Strong Building Codes Mitigate Alaskan Earthquake

CodeWatcher Anchorage earthquake building codes

Depth of Alaska earthquake — and strong building codes — likely prevented more damage, saved lives.

A 7.0 earthquake eight miles north of Los Angeles, with millions of people within its reach, would likely be devastating, reports Dennis Romero in his NBC News article:

In fact, the 6.7 Northridge Earthquake in 1994 killed 72 people, injured more than 9,000 and caused $25 billion in damage. The epicenter was 20 miles west-northwest of Los Angeles, with an origin measured at 11 miles below the earth’s surface. Friday’s Alaska shaker eight miles north of Anchorage (population 294,356) was nearly three times stronger, yet its impact was relatively minor. …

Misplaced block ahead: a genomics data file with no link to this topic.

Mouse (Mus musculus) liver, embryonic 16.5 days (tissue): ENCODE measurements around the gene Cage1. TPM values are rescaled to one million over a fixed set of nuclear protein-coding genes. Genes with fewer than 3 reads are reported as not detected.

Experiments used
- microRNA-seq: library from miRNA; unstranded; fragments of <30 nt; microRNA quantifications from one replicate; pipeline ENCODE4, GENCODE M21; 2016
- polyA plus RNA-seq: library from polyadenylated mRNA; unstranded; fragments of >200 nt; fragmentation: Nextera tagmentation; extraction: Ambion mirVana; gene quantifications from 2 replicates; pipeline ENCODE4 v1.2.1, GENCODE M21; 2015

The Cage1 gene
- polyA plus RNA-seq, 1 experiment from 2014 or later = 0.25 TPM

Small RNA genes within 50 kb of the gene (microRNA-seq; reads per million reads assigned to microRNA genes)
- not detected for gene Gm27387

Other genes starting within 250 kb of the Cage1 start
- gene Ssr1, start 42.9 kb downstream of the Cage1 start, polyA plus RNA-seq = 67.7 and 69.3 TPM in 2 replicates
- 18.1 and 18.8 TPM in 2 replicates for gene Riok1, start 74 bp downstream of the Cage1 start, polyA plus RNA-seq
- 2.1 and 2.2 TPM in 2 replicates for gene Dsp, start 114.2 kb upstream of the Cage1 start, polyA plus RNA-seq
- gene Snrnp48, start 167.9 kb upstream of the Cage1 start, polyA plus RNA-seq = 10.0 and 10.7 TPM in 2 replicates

Similar movement closer to the surface produced Alaska’s “Great 9.2” earthquake of 1964, which the U.S. Geological Survey calls “the most powerful recorded earthquake in U.S. history.”

That temblor had some benefits for modern day inhabitants of Anchorage — mainly that it helped inspire stricter building codes worldwide.

“Building codes mean something,” Alaska Gov. Bill Walker told reporters. “They do have good building codes because they experience lots of large earthquakes,” said USGS seismologist Elizabeth Cochran.

Read the full post here. 

Photo by Accretion Disc